In this rapidly growing and appreciating market, it is essential that Denver has a solid plan in place to manage urban housing. The Denver Five Year Housing Plan,3 currently in development by the Denver Office of Economic Development (OED), is the primary document that will inform the city’s housing policies and resource allocations over the next five years.
To ensure balanced growth and the development of sustainable neighborhoods, the OED has drafted eight priorities they feel are critical to the plan. The overarching strategy is to be innovative in a real estate market that is appreciating rapidly. The recommendations address challenges in acquiring affordable housing (i.e., the basic cost of ground), district rezoning (e.g., mixed income and mixed use developments)
As this plan takes shape, many present and future homeowners may wonder about how it may affect the value of their homes.
Five Year Housing Plan will positively impact Denver home values
Mixed income housing
One of the OED’s recommendations is to increase housing diversity through mixed income neighborhoods, a suggestion often met with fear about declining property values. However, these fears are unfounded. Ingrid Ellen, an urban planning expert who has been studying this issue for more than 15 years, sums it up like this: “We can say generally that there is very little evidence—no evidence—of the significant reductions in property values that communities fear. What almost all the research is showing is that there is a range from no impact to a positive impact.” 4
Mixed use zoning
Mixed use zoning (i.e., mixed residential and commercial land use) represents another strategy for increasing housing diversity. Studies suggest that mixed use zoning positively impacts property values. For example, researchers recently analyzed the effect of mixed use zoning in Seattle,5 a city to which Denver is often compared, and found that both home values and neighborhood quality were higher in areas with denser development. Property values were also benefited by mixed zoning and neighborhood walkability.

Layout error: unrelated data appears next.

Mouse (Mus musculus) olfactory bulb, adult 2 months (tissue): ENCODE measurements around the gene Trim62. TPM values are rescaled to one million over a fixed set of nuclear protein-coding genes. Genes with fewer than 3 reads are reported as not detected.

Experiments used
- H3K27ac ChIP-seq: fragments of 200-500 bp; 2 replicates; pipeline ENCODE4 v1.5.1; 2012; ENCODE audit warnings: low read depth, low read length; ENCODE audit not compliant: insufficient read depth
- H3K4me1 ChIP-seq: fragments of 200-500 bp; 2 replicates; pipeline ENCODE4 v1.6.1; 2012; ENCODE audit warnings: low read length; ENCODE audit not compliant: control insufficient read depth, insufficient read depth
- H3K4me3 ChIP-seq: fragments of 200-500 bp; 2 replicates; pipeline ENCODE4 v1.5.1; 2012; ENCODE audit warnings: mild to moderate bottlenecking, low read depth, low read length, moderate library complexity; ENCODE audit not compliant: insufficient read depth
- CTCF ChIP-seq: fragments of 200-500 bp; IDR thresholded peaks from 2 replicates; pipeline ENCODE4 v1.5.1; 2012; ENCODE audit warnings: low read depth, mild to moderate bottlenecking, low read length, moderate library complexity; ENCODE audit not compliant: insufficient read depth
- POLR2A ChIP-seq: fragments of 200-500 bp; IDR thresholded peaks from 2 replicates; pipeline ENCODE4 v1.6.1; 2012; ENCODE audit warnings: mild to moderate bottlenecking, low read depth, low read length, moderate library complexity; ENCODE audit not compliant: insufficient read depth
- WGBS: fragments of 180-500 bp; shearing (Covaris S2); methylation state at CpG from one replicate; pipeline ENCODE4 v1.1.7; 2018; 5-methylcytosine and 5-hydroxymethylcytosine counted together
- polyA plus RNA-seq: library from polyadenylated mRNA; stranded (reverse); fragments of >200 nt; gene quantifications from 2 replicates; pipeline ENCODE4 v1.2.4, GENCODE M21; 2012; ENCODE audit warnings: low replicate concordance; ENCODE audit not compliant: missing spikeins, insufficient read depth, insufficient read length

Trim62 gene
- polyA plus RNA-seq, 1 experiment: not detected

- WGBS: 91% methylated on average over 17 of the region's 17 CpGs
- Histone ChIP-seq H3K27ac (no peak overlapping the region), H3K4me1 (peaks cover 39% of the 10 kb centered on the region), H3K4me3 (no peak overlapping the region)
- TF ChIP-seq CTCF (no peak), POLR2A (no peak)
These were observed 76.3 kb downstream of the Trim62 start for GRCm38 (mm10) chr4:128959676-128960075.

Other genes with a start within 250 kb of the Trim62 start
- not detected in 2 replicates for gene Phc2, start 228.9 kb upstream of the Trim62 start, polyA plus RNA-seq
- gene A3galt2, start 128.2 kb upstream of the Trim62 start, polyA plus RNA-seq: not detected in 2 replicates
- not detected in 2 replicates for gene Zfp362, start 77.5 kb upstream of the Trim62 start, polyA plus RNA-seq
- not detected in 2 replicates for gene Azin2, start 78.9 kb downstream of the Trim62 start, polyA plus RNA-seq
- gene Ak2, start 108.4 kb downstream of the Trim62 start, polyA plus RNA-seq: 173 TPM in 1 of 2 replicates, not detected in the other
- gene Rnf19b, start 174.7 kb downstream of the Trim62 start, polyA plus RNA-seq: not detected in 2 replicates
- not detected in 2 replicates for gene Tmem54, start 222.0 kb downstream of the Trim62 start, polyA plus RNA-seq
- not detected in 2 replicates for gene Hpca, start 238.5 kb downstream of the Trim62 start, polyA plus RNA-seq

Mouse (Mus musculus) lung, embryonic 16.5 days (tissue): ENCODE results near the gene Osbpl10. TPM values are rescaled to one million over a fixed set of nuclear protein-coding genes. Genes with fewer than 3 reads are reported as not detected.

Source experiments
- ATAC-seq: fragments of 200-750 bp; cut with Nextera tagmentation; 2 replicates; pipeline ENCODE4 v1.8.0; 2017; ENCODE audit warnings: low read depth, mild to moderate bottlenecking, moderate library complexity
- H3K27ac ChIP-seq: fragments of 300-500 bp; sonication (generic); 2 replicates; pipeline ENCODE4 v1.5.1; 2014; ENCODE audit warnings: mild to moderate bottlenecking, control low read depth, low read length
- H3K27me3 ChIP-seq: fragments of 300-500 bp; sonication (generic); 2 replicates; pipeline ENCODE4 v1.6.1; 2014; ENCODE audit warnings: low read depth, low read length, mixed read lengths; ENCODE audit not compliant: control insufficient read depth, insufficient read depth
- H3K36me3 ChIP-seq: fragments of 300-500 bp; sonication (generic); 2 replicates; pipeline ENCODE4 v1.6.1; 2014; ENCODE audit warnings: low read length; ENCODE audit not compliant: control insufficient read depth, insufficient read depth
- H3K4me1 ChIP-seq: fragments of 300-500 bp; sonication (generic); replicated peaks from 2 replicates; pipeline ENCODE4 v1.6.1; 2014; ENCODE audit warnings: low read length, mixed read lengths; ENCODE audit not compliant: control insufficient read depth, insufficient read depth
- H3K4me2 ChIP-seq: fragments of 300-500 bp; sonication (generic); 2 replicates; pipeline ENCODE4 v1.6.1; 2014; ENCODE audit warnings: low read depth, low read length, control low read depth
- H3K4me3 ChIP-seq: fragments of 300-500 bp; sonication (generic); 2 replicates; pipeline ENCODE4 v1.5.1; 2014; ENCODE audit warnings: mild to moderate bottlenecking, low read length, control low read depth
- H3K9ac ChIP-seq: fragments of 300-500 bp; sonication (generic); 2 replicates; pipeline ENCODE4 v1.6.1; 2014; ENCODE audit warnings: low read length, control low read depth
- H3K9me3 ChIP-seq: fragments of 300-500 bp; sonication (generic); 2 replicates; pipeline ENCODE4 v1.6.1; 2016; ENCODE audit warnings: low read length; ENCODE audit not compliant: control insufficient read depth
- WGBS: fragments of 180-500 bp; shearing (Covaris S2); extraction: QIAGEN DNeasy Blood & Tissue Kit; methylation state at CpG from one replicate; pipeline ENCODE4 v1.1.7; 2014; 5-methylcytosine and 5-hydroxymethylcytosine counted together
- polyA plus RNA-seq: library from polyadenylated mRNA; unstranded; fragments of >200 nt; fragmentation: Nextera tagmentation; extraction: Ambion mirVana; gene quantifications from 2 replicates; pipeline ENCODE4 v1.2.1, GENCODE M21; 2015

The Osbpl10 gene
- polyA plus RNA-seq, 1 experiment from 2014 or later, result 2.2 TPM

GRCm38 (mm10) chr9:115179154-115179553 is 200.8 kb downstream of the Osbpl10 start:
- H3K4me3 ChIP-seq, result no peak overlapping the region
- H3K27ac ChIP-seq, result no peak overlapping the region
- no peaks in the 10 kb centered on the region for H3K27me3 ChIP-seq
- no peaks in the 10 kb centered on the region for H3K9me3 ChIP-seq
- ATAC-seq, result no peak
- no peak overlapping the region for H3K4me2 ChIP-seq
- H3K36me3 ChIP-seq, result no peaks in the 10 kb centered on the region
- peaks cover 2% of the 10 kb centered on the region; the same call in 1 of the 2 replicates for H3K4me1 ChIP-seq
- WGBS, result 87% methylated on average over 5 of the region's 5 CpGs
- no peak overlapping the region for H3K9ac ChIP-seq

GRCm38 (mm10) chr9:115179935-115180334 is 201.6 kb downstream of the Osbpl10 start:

The OED proposes to increase homeownership by providing more counseling and services to homebuyers. A solid body of research supports a positive relationship between homeownership rates and neighborhood stability, which is a key factor affecting home values.
Finally, the OED seeks to encourage more sustainable housing development. Denver’s designation as a top green city is one of its defining characteristics. A recent study of the California real estate market found that homes with a label of Energy Star, LEED, or Greenpoint Rated sold for about 9% higher than comparable, non-green-labeled homes.6 An increase in sustainable housing and LEED-based construction will have a positive impact on all involved by decreasing long-term management costs, and creating a healthier environment in which to live and work.
The Denver Five Year Housing Plan will be an important tool in supporting Denver’s continued economic prosperity. Visit the Denver Office of Economic Development website (http://www.denvergov.org/
1The Denver Business Post. Home values at or near high in 29 metro communities;
2Denver Business Journal. Denver 12th for population growth
3Denver Office of Economic Development. DRAFT—Denver Five Year Housing Plan
4The Center for Housing Policy. “Don’t put it here!” Does affordable housing cause nearby property values to decline? (http://www.nhc.org/
5ScienceDaily. Denser development is good for single-family home values
6UCLA Institute of the Environment and Sustainability. The value of green labels in the California housing market